The last week of Joe Biden’s first year as president has probably been his worst so far.
Inflation hit 7%, the highest level since 1982. Retail sales fell by the most in 10 months. The Supreme Court blocked Biden’s vaccine mandate for most employers. Stocks are starting 2022 in a slump, as investors fret about inflation and rising interest rates. Hospitals are filling with COVID patients once again and Americans are in the foulest mood since Biden took office last January.
Biden is about as seasoned as a Washington insider can get, yet he’s violating a cardinal rule of politics by digging the hole he’s in even deeper. For some reason, this week, Biden gave a big speech on why he now thinks it is necessary to alter the Senate’s arcane filibuster rules to pass an aggressive voting-rights reform bill that has no Republican support. A handful of senators from his own party quickly shot down the idea, as if the White House never thought to check with them beforehand. The voting bill appears to have no chance. So Biden spent scarce political capital on a measure his own brain trust should have known was doomed to fail. The Democratic Party is now as inept as the GOP is corrupt.
Here’s a sampling of recent headlines from political media, as Biden wraps up his first term:
Axios: “Biden’s epic failures”
The Hill: “Joe Biden’s disastrous 48 hours”
Politico: “Democrats stare into political void”
Analyst Greg Valliere of AGF Investments wrote on Jan. 14 that he detected a "whiff of panic" in the administration as “Joe Biden stumbled through his worst week as president.” Most people don't read The Hill or get Valliere's newsletter, but these characterizations are important because they climb the information food chain and shape public views. On cue, a new Quinnipiac poll found Biden’s approval rating at a disastrous 33%. Other polls rate Biden higher, but in terms of popularity, Biden is now in a race to the bottom with the despot he defeated in 2020, Donald Trump.
COVID and inflation aren't Biden's fault
Why is Biden imploding? The short answer is he’s getting some bad breaks while trying to please too many people. But it’s worth breaking Biden’s troubles into two categories: The things he can control, and the things he can’t.
Inflation isn’t Biden’s fault. He erred last summer by suggesting it would be temporary and basically gone by now. That created expectations Biden has failed to fulfill. But Trumpy hyperventilating about too much stimulus or green-energy voodoo or infrastructure spending that hasn’t even happened yet largely misses the mark. Inflation is mostly due to ongoing pandemic-related distortions and a surge in spending on goods that were already scarce because of kinked supply chains. No Biden policy made that happen.
The Delta and Omicron COVID surges aren’t Biden’s fault, either. Biden clearly didn’t see them coming, but almost nobody did. Those surges have perpetuated self-imposed lockdowns and the continued demand for scarce goods, making inflation even worse. This doom loop drives most economic worries, in fact. Stocks are wavering because the Federal Reserve now seems likely to hike interest rates more aggressively than expected just a few months ago. COVID is driving inflation, inflation is driving the Fed, Fed tightening is spooking markets, lather, rinse, repeat.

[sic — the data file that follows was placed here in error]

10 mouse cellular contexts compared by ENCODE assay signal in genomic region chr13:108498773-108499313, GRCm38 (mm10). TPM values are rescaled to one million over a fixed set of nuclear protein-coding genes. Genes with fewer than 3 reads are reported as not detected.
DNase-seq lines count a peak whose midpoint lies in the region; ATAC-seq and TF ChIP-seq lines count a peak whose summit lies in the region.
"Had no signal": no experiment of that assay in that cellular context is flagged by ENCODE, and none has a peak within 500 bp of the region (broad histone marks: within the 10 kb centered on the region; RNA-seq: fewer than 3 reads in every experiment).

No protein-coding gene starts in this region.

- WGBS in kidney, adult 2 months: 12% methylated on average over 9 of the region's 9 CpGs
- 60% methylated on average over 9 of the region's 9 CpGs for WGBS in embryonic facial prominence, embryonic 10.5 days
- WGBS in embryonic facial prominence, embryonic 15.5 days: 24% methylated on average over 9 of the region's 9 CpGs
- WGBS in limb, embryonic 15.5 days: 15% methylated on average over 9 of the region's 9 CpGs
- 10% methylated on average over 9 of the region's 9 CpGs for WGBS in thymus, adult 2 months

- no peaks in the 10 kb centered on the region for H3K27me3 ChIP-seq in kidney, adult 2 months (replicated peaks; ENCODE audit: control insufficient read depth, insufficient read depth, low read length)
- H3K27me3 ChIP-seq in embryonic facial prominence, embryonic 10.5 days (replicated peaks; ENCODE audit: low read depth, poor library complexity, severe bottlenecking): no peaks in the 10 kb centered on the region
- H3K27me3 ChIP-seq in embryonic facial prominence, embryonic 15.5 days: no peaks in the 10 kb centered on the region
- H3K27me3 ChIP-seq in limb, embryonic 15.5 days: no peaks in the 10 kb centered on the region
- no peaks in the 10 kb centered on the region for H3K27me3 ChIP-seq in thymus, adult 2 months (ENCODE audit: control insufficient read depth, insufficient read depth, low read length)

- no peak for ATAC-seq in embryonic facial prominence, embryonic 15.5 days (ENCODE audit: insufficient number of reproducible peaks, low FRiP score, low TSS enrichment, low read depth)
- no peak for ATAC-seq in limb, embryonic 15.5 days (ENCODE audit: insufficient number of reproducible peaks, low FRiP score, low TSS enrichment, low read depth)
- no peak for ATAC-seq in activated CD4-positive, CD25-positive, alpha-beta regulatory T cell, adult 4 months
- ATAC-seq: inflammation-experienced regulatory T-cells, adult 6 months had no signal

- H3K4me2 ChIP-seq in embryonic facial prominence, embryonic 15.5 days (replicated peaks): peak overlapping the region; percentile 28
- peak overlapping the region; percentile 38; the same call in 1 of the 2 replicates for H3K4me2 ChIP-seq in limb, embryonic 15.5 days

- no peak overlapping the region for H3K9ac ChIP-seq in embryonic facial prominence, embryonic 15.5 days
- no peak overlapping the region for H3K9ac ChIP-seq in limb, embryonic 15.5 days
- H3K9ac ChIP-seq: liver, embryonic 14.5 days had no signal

Biden needs to stop trying to please progressives
Here’s what Biden can control: The issues he chooses to highlight as the most widely followed politician in the world. The Democrats’ voting rights bill was always a few votes short and everybody in Washington knows it. Yet Biden has now made it a policy priority. The only plausible reason is a desire to appease Democratic liberals such as Sen. Bernie Sanders and Rep. Alexandria Ocasio-Cortez, who get as mired in leftist outrage as Fox News does in white grievance. They care about what is tweetable, not what is achievable.
Biden’s moribund “Build Back Better” legislation suffers from the same problem. Congress could have passed much of this agenda in 2021 if Democrats had simply taken holdout senators Joe Manchin of West Virginia and Kyrsten Sinema of Arizona at their word. They both said they wouldn’t vote for a bill too heavy on social programs, but Biden and Senate Majority Leader Chuck Schumer figured that couldn’t possibly be true, so they left in the objectionable and expensive child-tax-credit expansion. Wait, but it was true, and BBB is going nowhere, for now.
Most voters care about two things right now: Inflation and COVID. Biden’s magical thinking on voting rights or child subsidies won’t solve these problems and the death eaters have snatched Chuck Schumer’s magic wand. Democrats going around telling people what we should do, instead of what we can do, deserve the midterm shellacking that seems to be coming.
Can Biden recover? It’s plausible. Unpredictable things certainly happen and they can benefit presidents as well as harm them. There’s still a good chance inflation will cool down by midyear, and warm weather might finally dispatch COVID and bring the “summer of freedom” Biden promised in 2021.
But Biden may doom himself if he keeps sucking up to progressives who don’t represent the majority of voters. Biden seems to have forgotten that he drove Bernie Sanders and Elizabeth Warren out of the 2020 primaries by telling voters he was a centrist who didn’t have big-government answers for everything. Many voters hear what he says now and think he was lying in 2020. If Biden could confront his party’s dead-end liberals as a candidate, but can’t do it as president, Bernie Sanders might as well be sitting in the White House. Unless Biden changes course, that's what voters will be thinking when they head to the polls in November.
Rick Newman is a columnist and author of four books, including "Rebounders: How Winners Pivot from Setback to Success.” Follow him on Twitter: @rickjnewman. You can also send confidential tips.